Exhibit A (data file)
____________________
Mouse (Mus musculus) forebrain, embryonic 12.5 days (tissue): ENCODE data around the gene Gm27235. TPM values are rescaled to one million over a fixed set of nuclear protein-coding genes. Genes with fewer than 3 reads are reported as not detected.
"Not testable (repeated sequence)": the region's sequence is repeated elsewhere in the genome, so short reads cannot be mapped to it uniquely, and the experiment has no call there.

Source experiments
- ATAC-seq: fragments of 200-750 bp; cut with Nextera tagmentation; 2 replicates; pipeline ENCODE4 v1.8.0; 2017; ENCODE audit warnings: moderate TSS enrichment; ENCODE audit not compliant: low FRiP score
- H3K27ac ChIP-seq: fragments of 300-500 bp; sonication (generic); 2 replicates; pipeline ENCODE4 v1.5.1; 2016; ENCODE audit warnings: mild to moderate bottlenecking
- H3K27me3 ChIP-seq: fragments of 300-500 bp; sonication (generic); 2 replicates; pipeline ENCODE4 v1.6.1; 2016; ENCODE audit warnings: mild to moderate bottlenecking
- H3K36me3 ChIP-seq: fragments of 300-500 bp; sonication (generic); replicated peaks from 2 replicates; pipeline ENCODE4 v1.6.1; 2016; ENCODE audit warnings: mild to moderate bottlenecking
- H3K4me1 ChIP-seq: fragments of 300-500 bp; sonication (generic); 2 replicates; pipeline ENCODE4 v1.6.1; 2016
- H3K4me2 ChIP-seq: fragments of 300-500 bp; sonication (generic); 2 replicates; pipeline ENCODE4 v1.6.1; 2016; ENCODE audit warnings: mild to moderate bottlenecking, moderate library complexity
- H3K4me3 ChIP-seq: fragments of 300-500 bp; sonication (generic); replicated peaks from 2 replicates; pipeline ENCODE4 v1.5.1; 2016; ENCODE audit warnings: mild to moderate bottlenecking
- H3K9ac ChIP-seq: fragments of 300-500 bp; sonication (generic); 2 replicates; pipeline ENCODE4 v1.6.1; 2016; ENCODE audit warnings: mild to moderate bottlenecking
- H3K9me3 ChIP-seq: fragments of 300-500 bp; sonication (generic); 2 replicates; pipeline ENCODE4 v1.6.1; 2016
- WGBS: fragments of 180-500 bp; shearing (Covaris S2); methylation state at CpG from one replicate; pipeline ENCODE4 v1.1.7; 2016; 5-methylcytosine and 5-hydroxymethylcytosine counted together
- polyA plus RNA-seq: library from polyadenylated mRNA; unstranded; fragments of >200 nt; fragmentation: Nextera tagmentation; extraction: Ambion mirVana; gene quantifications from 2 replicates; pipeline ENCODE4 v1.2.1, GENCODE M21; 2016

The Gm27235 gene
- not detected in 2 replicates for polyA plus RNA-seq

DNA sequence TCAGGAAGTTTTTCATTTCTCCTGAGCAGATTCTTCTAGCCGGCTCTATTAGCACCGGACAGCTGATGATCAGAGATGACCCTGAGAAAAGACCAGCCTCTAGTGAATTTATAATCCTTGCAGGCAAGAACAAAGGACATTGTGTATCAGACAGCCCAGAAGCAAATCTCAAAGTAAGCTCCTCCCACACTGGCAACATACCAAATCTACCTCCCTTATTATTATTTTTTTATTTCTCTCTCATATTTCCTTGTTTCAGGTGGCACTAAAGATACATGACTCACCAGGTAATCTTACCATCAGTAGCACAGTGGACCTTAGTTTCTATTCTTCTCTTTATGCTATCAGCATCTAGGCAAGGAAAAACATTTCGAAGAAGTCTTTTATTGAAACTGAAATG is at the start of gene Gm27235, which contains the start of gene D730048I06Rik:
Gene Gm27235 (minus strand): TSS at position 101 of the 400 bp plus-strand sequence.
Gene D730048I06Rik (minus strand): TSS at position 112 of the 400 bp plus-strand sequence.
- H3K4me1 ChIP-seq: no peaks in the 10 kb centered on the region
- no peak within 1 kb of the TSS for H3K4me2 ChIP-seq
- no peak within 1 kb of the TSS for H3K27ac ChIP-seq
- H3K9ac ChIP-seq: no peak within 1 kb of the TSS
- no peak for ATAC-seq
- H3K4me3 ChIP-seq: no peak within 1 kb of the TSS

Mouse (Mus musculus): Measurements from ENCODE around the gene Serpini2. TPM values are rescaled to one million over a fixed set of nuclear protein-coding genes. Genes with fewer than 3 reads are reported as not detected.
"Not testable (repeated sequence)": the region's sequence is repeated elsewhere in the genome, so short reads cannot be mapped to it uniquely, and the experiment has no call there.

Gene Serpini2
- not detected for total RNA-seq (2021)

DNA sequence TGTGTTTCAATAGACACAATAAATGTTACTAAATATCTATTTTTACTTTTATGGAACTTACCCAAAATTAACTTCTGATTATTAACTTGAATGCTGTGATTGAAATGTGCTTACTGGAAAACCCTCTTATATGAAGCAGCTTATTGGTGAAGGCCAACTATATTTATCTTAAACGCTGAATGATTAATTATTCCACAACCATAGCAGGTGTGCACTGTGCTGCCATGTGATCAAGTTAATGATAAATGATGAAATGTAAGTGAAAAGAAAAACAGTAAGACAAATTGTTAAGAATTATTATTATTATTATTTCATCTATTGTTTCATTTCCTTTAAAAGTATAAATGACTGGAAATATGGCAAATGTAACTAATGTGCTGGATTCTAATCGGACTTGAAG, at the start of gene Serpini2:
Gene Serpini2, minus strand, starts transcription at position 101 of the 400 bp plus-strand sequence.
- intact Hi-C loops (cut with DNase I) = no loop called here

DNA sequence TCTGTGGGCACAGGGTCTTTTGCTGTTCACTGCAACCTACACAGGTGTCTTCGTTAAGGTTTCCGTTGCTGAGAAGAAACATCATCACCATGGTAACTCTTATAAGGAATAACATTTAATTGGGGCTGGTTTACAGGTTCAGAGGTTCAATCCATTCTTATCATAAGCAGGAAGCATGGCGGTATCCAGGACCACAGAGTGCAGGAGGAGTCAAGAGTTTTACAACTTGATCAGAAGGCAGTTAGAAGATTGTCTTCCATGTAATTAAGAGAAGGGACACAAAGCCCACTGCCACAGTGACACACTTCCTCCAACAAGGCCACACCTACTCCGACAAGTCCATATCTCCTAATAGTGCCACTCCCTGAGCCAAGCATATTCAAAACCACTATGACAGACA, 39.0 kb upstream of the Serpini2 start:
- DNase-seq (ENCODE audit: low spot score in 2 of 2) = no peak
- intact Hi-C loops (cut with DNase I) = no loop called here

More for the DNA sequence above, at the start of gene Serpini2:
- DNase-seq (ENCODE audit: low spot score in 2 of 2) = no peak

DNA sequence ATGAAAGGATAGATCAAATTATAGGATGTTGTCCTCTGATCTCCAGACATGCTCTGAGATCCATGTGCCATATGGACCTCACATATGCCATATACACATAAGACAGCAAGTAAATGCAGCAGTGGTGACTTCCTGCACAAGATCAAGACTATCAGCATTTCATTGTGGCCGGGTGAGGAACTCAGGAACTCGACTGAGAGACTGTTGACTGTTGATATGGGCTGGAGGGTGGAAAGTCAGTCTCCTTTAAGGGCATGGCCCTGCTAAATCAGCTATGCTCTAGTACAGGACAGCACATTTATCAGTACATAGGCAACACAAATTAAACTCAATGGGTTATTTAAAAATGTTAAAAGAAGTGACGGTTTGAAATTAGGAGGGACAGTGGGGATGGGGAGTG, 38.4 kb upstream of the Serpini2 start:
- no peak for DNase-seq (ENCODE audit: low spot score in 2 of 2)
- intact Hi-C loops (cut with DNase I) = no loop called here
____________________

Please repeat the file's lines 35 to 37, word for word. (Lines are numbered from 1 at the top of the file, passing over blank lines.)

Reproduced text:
- intact Hi-C loops (cut with DNase I) = no loop called here

More for the DNA sequence above, at the start of gene Serpini2:
- DNase-seq (ENCODE audit: low spot score in 2 of 2) = no peak